City increases zoning protection for Bay Ridge

New zoning designed to protect Bay Ridge from high-density development. On March 23, 2005, the City Council approved the Planning Department’s rezoning plan for a 249-block area within Brooklyn’s Special Bay Ridge District, bounded by 65th Street to the north, Seventh Avenue to the east and Shore Road to the south and west. In 1978, after neighborhood residents protested the development of three large residential buildings, the twin 30-story Bay Ridge Towers and the 13-story Shore Hill Apartments, the City established the Special Bay Ridge District. The 1978 zoning generally restricted construction to three stories on residential streets and eight stories on the avenues.

The current down-zoning resulted from additional lobbying by Bay Ridge residents who, even after the special district was established, felt that it was not enough to protect their neighborhood from over-development and the proliferation of “Fedders houses,” named after the air-conditioning units that protrude from the outside walls. In February 2003, residents sought support of newly elected Council member Vincent Gentile, who developed a Preservation Task Force to address their concerns.

A study of Bay Ridge found that the disparity between the built context and the larger buildings permitted by the zoning created incentives to demolish sound, existing single-family housing and replace it with larger as-of-right apartments.

The map and text amendments before the Council replaced the existing zoning districts with lower density and contextual zoning districts. Areas restricted to single-family or two-family homes increased from 33 to 101 blocks.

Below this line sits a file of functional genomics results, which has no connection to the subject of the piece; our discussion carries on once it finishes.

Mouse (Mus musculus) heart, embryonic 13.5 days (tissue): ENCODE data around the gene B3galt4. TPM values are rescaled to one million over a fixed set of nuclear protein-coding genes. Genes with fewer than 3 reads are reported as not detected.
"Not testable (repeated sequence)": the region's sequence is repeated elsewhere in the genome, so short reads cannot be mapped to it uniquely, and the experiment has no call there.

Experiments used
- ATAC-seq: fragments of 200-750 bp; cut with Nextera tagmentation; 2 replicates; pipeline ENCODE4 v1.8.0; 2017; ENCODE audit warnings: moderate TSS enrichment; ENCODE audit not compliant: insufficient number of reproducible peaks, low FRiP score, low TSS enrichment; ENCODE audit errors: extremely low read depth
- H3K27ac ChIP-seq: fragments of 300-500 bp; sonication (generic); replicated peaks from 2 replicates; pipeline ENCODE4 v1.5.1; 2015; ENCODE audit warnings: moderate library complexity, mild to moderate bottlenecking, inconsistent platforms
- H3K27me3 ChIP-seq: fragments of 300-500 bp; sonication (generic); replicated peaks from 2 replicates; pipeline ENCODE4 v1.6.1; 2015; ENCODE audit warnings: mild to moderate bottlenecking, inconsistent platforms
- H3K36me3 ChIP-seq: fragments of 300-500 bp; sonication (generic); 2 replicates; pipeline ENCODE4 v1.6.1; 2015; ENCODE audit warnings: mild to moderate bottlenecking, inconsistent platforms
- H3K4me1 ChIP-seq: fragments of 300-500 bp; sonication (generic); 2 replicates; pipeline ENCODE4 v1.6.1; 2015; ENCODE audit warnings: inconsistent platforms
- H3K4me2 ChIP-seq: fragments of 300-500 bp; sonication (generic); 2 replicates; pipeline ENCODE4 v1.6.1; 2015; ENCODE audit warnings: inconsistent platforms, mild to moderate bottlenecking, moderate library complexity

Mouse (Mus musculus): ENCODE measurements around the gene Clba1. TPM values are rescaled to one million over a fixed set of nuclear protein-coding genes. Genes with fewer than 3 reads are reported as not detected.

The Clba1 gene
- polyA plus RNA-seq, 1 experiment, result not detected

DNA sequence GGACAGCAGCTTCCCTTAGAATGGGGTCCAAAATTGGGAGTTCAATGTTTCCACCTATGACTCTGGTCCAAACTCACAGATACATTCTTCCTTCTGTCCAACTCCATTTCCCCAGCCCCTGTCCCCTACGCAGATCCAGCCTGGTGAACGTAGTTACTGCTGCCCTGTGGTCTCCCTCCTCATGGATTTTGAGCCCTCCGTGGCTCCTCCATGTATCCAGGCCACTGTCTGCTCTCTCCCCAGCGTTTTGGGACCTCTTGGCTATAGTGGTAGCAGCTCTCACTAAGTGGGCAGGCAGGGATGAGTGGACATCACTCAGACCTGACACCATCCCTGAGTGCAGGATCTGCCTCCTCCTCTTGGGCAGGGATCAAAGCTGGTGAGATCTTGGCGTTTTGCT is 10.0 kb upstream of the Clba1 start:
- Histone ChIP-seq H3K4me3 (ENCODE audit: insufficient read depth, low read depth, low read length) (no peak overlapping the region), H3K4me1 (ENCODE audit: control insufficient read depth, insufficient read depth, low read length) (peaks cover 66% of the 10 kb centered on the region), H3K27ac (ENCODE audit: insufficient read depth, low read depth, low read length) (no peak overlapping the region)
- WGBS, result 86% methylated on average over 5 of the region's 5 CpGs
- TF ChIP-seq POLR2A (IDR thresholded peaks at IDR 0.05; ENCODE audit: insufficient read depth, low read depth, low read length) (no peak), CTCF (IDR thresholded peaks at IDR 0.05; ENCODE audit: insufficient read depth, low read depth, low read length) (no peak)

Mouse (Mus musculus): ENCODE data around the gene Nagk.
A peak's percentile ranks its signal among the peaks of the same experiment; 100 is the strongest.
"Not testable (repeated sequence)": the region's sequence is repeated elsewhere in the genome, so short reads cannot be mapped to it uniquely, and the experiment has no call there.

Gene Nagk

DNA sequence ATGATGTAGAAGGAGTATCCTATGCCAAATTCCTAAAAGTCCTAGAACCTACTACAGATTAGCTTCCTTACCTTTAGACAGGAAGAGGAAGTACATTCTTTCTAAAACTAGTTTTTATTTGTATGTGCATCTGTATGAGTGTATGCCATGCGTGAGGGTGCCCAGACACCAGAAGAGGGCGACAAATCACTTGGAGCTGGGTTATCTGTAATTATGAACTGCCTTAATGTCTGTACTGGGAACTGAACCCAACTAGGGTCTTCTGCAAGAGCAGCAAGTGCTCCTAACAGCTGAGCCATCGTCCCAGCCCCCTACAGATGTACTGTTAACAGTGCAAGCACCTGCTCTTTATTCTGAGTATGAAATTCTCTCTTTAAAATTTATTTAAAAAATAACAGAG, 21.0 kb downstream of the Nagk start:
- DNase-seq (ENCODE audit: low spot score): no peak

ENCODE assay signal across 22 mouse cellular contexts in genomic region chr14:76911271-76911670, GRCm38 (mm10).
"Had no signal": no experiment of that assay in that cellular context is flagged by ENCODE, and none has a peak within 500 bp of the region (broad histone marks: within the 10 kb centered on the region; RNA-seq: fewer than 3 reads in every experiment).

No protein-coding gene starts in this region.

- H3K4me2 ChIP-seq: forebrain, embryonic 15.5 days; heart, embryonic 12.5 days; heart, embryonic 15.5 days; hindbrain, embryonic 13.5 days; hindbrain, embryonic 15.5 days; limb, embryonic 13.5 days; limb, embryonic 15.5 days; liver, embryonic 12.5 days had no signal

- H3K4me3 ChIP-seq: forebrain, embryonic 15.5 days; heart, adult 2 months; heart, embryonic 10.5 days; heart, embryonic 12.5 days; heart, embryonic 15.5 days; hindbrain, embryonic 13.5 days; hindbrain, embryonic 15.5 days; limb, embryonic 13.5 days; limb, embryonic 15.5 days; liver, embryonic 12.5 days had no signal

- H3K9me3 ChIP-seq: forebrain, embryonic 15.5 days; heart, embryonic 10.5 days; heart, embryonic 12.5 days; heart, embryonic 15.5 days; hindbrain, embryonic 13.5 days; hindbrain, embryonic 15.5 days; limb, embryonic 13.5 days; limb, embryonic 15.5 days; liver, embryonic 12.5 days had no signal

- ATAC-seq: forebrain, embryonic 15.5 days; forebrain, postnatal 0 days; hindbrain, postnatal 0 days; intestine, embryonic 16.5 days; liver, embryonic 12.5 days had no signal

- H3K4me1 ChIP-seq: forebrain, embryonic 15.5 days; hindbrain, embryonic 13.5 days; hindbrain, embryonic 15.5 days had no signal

To expedite its approval, the Subcommittee on Zoning and Franchises held a special meeting on March 22, 2005. At the hearing, representatives of Brooklyn Community Board 10, Council Member Gentile’s Preservation Task Force and the Alliance of Bay Ridge Block Associations testified in favor of the proposed rezoning. Regina Myer, Director of the Planning Department’s Brooklyn office, noted that the rezoning fulfilled Mayor Bloomberg’s commitment to protect low-density neighborhoods. Council Member Gentile, in support, stated that the comprehensive proposal was the result of the collaborative work of Community Board 10 and the Planning Department.

City Council’s Land Use Committee and the full Council approved the rezoning on March 23, 2005.

ULURP Process: The Planning Commission, as lead agency, issued a negative declaration on October 18, 2004 and a revised negative declaration on March 2, 2005. Brooklyn’s Community Board 10 unanimously approved the application on December 20, 2004 by a vote of 41 to 0 with recommended changes. On January 21, 2005, Borough President Marty Markowitz approved.

On January 6, 2005, the Planning Commission, in adopting the Community Board’s recommendations, modified the rezoning to add additional protection for four areas: a portion of Third Avenue, 76th Street and 77th Street, and two sections of Ridge Parkway. At the Planning Commission’s February 2, 2005 public hearing, four individual property owners concerned about the impact of the rezoning on their land values spoke in opposition. The Commission approved on March 2, 2005.

Council: Bay Ridge Rezoning (March 23, 2005); CPC: Bay Ridge Rezoning (C 050134(A) ZMK – map amendment); (C 050133 ZMK – text amendment) (March 2, 2005). CITYADMIN

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